Sue and I have spent the last two weeks tasting wines from two Michigan wineries, Good Harbor Vineyards and Aurora Cellars (both part of the Simpson Family Estates group). The wineries are located on the Leelanau Peninsula, a short drive from scenic Traverse City.
Michigan wines? Are you surprised? We discovered Michigan wine several years ago at an industry event called Riesling Rendezvous, organized by Ste Michelle Wines Estates, which was a regular stop on top world Riesling producer itineraries in the days before the covid pandemic.
The Riesling Belt
Riesling Rendezvous brought together the makers and their wines from all around the world and it helped teach us that here in North America, there is a northern Riesling belt that runs from Washington state (the Columbia Valley) and British Columbia (Okanagan Valley) to Idaho (Snake River Valley), Michigan (Great Lakes), Canada’s Niagara Peninsula, and on to New York (Finger Lakes). Great Riesling wines can be found all along this northern belt, so it makes sense that great wines of other types are found there, too.
Michigan wineries always came to Riesling Rendezvous and turned skeptics into fans. Respect! Not everyone has the benefit of the Riesling Rendezvous experience, however, so the very fact of Michigan wine often comes as a surprise.
The idea that American wine comes from California is very strong and there is some logic in it. California’s nearly 5000 wineries produce about 90% of all U.S. wine. California is big in wine; there are lots of vineyards acres, wine producers, and some of the largest winery complexes in the world.
Michigan’s Surprising Wine Industry
Most of the over 6000 U.S. wineries not located in California are small producers that depend on loyal local consumers. The difference in scale means that they are often overlooked and many people, even some locals, are surprised to discover them.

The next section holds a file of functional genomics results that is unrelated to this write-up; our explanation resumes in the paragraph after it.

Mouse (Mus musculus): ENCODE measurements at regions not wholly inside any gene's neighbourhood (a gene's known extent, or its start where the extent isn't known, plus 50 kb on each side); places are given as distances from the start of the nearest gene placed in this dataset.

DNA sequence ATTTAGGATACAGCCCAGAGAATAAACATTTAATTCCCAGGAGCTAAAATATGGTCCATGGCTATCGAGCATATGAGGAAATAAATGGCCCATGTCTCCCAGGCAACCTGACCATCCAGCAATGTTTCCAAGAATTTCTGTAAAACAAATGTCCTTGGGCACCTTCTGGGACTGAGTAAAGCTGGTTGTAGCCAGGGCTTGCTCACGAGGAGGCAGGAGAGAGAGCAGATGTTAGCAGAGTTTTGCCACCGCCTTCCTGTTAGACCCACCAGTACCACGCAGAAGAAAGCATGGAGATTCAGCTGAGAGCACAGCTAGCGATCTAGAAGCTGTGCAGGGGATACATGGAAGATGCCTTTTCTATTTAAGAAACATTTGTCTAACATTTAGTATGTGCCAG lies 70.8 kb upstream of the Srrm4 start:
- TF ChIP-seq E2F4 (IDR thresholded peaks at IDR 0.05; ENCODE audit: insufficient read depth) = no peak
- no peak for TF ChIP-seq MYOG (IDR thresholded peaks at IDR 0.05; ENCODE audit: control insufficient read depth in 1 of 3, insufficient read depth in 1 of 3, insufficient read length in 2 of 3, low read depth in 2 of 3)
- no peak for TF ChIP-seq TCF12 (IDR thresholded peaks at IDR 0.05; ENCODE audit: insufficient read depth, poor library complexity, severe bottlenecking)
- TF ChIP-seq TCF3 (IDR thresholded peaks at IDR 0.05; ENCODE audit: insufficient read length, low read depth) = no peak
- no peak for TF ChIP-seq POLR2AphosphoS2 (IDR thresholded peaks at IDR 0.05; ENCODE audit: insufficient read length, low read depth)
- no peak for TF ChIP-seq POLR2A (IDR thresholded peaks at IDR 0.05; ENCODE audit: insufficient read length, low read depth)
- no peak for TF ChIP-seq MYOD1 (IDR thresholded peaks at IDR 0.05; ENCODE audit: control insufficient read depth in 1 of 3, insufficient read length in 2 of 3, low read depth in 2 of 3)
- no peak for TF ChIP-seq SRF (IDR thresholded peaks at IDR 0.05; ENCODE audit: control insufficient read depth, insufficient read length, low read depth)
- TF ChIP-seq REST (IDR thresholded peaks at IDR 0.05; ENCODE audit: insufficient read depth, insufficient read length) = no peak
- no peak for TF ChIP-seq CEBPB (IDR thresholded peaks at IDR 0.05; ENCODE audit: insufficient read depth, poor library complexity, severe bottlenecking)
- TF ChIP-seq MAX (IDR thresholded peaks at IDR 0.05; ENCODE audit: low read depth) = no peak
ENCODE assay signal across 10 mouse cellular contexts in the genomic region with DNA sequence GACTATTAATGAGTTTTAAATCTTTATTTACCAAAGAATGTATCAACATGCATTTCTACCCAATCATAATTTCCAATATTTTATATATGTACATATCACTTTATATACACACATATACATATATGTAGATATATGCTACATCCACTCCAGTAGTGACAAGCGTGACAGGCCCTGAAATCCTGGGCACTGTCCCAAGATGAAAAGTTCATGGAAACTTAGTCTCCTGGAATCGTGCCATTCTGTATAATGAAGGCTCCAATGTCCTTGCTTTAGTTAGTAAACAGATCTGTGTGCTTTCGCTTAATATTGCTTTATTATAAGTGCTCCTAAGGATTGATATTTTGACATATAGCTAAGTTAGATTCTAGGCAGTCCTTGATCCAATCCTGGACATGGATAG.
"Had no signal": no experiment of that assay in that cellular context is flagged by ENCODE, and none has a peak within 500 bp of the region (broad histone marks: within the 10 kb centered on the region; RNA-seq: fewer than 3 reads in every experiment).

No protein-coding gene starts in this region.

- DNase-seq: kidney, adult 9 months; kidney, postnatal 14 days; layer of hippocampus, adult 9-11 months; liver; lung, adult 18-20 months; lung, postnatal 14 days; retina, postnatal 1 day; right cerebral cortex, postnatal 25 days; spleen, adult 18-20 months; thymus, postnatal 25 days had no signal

That’s true with Michigan’s wine industry. According to American Wine by Jancis Robinson and Linda Murphy, Michigan’s wine history goes back to the 1600s. French explorers made wine from native grape varieties, and the settlements that followed made wine, too. Eventually, the Michigan wine industry emerged and gained steam in the mid-1800s.
Michigan wine recovered quickly from Prohibition, according to American Wine, but then pretty much collapsed. Why? Competition is the answer. Many early wines were made from Concord grapes, so winemakers had to compete with grape juice companies for grape supplies. Investment in vineyards was limited by the higher returns offered by conversion to apples and cherries. Only two wineries remained in 1970. The long book of Michigan wine history was seemingly writing its last chapter.
But the book goes on. Michigan boasts 233 wineries in 2023 according to the Wine Business Monthly, having experienced steady growth over the last ten years. Michigan ranks #9 among U.S. states in terms of winery count, wedged between North Carolina (205 wineries) and Ohio (329 wineries). Surprised by these numbers? I thought you would be!
Simpson Family Estates
The wines we sampled from Good Harbor Vineyards and Aurora Cellars have roots that go back more than 40 years, which is a very long time in American wine. Founder Bruce Simpson aspired to make good, affordable wines in Michigan and, after studies at UC Davis, he and his wife Debbie established Good Harbor Vineyards in 1980. The operation remains in family hands today and has grown into Simpson Family Estates, which includes both Good Harbor and the Aurora Cellars wines. Harbor Hill Fruit Farms, which supplies grapes and winemaking services to the family wineries and other winemakers, too, is also family-owned and -operated.
Given our previous experience with Michigan wines, we weren’t surprised that the Dry Riesling and Gruner Veltliner wines we tasted were very good. But the quality of the sparkling wines and the Pinot Grigio caught us a bit off guard, as did the Kiwi-esque punch of the Sauvignon Blanc.
The red wines from Aurora were the real surprise. The Cabernet Franc was terrific and the Blaufrankisch was excellent, with a bit more soft grip than the Cabernet Franc and good fruit flavor, too.
Blaufrankisch (a.k.a. Lemberger) is an under-appreciated grape variety and we are glad to see it getting attention in Michigan. The grape was planted here in Washington state in the early days but is slowly disappearing as vineyards are replanted to more profitable Cabernet Sauvignon. Lemberger sells out at the tasting room, one winemaker told me, but it is hard to sell through distribution.
We were surprised to see Blaufrankisch in Michigan. But then Michigan wine is full of surprises, isn’t it?